I encourage EVERYONE to make that pilgrimage, before its gone.

    But I hope that answers the question that OP had, you can see why they would be so variable. And Gibson just does not do it that way anymore. (to my knowledge) :)
     
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  11. Catthan

    Catthan Senior Member

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    I find it strange that Gibson haven't nailed the carves and necks after all the bursts they have examined for the artist series (or whatever they 're called,,)

    pearly, perry, shanks, sandy,,

    My impression was that they used digitizers to get everything right for those.
    Should't all this info be used in to the rest of the historics??

    Unless they didn't digitize the carves and the necks, or, those features varied so much on the originals that there is no point in changing whatever template they re using..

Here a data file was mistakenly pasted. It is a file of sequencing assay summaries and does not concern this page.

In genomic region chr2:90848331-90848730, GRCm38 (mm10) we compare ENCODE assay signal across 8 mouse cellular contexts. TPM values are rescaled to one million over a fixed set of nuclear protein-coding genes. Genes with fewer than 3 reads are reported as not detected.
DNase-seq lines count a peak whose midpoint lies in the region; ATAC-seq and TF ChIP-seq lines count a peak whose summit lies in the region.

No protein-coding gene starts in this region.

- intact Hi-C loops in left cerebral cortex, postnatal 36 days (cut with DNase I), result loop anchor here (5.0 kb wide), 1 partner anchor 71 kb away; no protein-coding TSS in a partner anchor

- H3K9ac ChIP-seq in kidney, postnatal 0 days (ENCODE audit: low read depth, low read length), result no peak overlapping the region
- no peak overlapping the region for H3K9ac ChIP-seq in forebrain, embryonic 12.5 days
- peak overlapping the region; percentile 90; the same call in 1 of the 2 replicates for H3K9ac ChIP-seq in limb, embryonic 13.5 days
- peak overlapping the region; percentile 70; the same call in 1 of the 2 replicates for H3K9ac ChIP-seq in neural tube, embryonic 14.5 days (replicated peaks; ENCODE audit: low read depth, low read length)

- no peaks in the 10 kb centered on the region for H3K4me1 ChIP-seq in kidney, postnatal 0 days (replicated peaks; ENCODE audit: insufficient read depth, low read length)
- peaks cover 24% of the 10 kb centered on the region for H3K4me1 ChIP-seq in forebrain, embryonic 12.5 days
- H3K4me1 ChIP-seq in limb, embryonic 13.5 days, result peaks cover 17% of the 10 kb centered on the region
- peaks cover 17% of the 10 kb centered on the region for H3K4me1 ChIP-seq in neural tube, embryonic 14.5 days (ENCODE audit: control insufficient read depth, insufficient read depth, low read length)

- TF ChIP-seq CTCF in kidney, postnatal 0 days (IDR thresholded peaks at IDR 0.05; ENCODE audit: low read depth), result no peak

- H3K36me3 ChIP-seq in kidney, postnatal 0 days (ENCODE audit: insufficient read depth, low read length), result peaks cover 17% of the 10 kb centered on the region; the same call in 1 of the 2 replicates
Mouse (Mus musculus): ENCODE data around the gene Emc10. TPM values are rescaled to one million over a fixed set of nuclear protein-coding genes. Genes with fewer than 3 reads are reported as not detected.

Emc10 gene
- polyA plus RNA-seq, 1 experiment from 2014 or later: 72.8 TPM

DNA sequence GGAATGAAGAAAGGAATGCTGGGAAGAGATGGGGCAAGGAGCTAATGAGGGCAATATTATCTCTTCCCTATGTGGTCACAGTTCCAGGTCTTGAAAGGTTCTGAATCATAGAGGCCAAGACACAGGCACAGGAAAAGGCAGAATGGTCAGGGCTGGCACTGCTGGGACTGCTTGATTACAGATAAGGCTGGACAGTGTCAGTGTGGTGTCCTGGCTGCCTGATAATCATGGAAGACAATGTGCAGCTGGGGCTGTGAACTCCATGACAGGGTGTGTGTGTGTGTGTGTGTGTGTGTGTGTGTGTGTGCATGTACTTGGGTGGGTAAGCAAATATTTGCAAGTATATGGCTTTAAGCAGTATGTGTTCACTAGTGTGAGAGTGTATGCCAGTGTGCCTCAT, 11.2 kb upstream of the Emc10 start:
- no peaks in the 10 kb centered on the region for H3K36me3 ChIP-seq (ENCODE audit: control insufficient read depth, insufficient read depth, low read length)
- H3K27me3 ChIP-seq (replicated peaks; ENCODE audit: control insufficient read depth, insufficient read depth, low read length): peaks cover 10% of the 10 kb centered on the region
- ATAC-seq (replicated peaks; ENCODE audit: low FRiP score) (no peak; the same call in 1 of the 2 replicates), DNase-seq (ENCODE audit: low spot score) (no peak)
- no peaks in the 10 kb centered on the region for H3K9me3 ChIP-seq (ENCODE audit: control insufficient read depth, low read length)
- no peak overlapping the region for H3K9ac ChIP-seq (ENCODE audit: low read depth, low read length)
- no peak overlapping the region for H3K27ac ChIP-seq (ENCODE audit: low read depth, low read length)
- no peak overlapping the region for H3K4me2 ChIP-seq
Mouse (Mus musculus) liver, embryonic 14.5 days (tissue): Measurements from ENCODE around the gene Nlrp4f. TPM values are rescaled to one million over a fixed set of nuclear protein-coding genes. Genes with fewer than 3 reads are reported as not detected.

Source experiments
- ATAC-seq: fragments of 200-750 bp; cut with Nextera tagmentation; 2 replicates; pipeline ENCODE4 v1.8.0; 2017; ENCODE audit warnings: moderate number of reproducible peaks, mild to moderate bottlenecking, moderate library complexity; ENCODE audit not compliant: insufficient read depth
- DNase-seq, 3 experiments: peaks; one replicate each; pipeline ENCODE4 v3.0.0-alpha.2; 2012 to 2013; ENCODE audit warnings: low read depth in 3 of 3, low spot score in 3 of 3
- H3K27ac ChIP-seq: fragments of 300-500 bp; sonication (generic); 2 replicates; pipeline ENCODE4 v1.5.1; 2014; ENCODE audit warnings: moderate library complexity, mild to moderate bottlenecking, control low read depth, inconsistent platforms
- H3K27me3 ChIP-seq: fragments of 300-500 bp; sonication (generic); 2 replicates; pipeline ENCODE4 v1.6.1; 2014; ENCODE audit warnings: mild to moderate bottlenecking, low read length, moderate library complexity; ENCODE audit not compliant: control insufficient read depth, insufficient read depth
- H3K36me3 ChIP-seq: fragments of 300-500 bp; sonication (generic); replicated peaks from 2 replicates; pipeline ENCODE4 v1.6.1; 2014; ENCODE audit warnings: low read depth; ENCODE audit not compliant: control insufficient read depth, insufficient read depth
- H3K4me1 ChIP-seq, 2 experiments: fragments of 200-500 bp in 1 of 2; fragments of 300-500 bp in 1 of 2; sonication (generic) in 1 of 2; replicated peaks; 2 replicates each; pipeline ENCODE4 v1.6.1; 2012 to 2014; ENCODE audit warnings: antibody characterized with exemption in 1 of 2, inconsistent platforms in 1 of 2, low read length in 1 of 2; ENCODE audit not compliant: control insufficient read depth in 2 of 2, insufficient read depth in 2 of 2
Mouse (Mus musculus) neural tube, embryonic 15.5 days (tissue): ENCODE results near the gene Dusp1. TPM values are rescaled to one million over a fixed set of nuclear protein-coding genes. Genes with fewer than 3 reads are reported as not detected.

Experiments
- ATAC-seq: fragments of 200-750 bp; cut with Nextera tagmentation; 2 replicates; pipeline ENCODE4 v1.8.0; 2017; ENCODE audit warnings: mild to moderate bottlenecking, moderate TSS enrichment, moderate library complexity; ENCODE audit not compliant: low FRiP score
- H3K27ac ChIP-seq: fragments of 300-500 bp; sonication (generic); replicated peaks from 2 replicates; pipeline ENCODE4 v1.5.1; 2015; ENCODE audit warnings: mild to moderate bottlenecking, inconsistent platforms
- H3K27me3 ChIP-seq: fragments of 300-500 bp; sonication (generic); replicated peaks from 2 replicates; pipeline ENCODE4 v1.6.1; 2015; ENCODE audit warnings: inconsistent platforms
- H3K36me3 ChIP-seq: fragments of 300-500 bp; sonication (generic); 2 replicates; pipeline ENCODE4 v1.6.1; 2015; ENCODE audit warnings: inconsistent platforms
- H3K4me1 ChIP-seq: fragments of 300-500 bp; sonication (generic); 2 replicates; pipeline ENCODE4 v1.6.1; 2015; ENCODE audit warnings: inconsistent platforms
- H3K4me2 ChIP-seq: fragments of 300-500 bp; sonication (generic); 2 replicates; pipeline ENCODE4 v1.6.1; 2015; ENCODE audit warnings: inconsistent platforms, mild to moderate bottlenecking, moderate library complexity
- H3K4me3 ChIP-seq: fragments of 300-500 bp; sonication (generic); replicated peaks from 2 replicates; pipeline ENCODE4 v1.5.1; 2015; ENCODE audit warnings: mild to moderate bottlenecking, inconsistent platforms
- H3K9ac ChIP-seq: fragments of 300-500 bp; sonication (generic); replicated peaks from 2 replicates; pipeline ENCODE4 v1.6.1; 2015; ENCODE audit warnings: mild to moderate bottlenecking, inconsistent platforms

Sometimes I think that the pronounced carve I see on bursts is just the shading and the patina of the finish after all those years, i.e. an optical "illusion" but i just read above that there are measurable differences..

    Interesting thread,,
     
  12. what-a-cool-username

    what-a-cool-username Senior Member

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    So what kind of carve do you need for Slash tone...? :hmm:
     
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  13. Sct13

    Sct13 Premium Member

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    That's easy!

    The kind that slash has.....go buy one Today! :D
     
  14. rockstar232007

    rockstar232007 Senior Member

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    Simple answer: Time.

    Back when the originals were made, there were 12 people involved in the production process, and they only had to deal with about maybe 5-10 guitars a day. Which meant, that they could spend much more time on the finishing details, i.e. the top-carve. They also had less strict tolerances, and Gibson gave the individual craftsman more than their fair share of leeway, when it came to everything down to the shapes of the necks. This is also why almost every neck on most '50s LPs (as well as many other Gibson guitars) feels slightly different from one another.